The PRSSA 2016 Regional Conference was an all-day event with the first workshop starting at 9:00 a.m. and the conference wrapping up around 5:00 p.m. To kick-off the weekend, the Welcome to New York Networking Mixer was well-attended the night prior. Several workshops were held throughout the day featuring panelists from various industries, including fashion, technology, entertainment, travel and tourism, international, nonprofit and more. There was definitely something there for everyone!

I chose to attend Live from NY! Entertainment PR in the City; Eat, Sleep and Travel: PR in the Food and Travel Industry; and Como se Dice PR? workshops. I was most excited about the travel PR workshop because I plan to work in the travel and tourism industry. I did, however, discover a new interest by attending the Como se Dice PR workshop. Despite being fluent in Spanish, it had never occurred to me to pursue a career in this fast-growing market, which shows how joining a professional organization and attending events like this one can help you define your interests and guide you towards the right career path.

All the panelists offered great insight on their industry, their own perspective on how to break in and many helpful PR tips. In addition to all the amazing panelists, the luncheon was accompanied by an encouraging keynote speech delivered by Edelman Vice President Ashley Chauvin. Mrs. Chauvin addressed the changing landscape of the PR industry, and stressed the idea that to be a great PR practitioner we must learn to be great storytellers—we must be aware of our surroundings and capture the moments that make a story connect with our audience.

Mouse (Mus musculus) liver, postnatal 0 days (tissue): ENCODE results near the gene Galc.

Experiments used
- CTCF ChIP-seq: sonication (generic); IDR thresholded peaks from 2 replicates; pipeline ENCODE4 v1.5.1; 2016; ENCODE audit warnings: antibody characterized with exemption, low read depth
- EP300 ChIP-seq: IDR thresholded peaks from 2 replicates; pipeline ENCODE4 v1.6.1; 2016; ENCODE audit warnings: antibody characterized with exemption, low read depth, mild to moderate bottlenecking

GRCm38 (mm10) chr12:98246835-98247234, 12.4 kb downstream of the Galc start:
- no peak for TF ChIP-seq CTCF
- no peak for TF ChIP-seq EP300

Overall, my experience at the Hofstra PRSSA Regional Conference inspired me to work harder by meeting successful individuals who did more than just go to class when they were in my position. I’ve learned that it is important to stay connected and join professional groups that will support your career goals.

Tips from a Journalist on How to Pitch the Media

By: Dan Schaefer

One of the most difficult tasks for a public relations intern or young professional just starting out is getting in contact with a major publication for the first time. However, there are ways to ensure that developing a connection and building a relationship with a media outlet goes as smoothly as possible.

John Jeansonne retired from New York’s Newsday in 2014 after an illustrious 44-year career as a sports writer, and he is now an adjunct professor at Hofstra University’s Lawrence Herbert School of Communication. He says the first step is to keep in mind that “any good reporter should always be keeping their eyes and ears and mind open to possible stories.” This is key to building the confidence needed to start typing that e-mail or picking up a phone. Reporters, no matter how busy they may seem, are always looking for story ideas.

Keeping that in mind, the next step is research. The PR practitioner must make sure he or she knows the story being pitched inside and out. Be prepared to answer any and all questions about the story.